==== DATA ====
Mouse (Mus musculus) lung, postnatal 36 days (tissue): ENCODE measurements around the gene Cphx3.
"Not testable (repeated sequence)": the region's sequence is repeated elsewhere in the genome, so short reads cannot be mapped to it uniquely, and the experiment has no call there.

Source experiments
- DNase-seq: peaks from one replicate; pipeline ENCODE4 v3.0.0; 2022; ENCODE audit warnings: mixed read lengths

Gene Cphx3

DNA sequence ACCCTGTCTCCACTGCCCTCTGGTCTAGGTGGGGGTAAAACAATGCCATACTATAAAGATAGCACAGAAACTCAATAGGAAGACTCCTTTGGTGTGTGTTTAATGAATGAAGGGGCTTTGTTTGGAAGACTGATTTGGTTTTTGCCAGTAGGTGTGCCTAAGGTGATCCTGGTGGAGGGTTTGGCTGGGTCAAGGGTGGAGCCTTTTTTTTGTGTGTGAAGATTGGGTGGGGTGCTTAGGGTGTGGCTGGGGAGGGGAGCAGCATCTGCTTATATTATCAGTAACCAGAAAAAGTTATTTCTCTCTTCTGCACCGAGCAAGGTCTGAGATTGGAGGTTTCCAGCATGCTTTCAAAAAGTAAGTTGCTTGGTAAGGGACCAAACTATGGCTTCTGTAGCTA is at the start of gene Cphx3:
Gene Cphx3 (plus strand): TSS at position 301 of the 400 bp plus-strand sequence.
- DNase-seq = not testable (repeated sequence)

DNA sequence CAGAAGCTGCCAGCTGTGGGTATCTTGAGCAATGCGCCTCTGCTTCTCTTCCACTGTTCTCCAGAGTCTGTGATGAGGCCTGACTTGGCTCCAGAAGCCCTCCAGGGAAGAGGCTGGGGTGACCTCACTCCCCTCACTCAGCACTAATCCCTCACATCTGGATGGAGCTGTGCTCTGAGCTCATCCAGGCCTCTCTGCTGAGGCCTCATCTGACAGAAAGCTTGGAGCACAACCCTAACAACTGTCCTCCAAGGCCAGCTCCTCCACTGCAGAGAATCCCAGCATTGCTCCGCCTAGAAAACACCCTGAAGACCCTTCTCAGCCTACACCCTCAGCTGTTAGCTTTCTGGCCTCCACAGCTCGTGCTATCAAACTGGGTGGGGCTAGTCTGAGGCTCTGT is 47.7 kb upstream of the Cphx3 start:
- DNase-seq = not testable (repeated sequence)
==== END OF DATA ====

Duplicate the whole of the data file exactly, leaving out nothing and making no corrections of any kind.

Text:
Mouse (Mus musculus) lung, postnatal 36 days (tissue): ENCODE measurements around the gene Cphx3.
"Not testable (repeated sequence)": the region's sequence is repeated elsewhere in the genome, so short reads cannot be mapped to it uniquely, and the experiment has no call there.

Source experiments
- DNase-seq: peaks from one replicate; pipeline ENCODE4 v3.0.0; 2022; ENCODE audit warnings: mixed read lengths

Gene Cphx3

DNA sequence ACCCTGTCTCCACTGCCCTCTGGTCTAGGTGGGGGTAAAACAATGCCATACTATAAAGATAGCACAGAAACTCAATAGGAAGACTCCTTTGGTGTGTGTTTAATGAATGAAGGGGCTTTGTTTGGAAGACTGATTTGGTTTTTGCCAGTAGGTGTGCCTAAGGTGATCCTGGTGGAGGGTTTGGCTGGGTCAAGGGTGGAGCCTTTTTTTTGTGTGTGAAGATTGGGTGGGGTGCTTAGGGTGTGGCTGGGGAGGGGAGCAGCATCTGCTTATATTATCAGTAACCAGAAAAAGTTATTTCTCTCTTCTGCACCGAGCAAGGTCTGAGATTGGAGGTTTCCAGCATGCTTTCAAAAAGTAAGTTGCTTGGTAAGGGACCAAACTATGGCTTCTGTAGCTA is at the start of gene Cphx3:
Gene Cphx3 (plus strand): TSS at position 301 of the 400 bp plus-strand sequence.
- DNase-seq = not testable (repeated sequence)

DNA sequence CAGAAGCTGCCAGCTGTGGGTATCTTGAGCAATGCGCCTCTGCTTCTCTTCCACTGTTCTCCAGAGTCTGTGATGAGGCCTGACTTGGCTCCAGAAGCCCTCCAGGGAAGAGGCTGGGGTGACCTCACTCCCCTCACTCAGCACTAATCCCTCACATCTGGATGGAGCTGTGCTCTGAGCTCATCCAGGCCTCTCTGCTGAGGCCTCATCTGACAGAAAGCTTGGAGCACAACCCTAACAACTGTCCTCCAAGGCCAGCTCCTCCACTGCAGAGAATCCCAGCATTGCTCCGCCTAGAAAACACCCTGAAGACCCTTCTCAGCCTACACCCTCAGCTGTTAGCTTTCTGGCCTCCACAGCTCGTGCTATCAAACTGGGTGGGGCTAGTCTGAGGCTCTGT is 47.7 kb upstream of the Cphx3 start:
- DNase-seq = not testable (repeated sequence)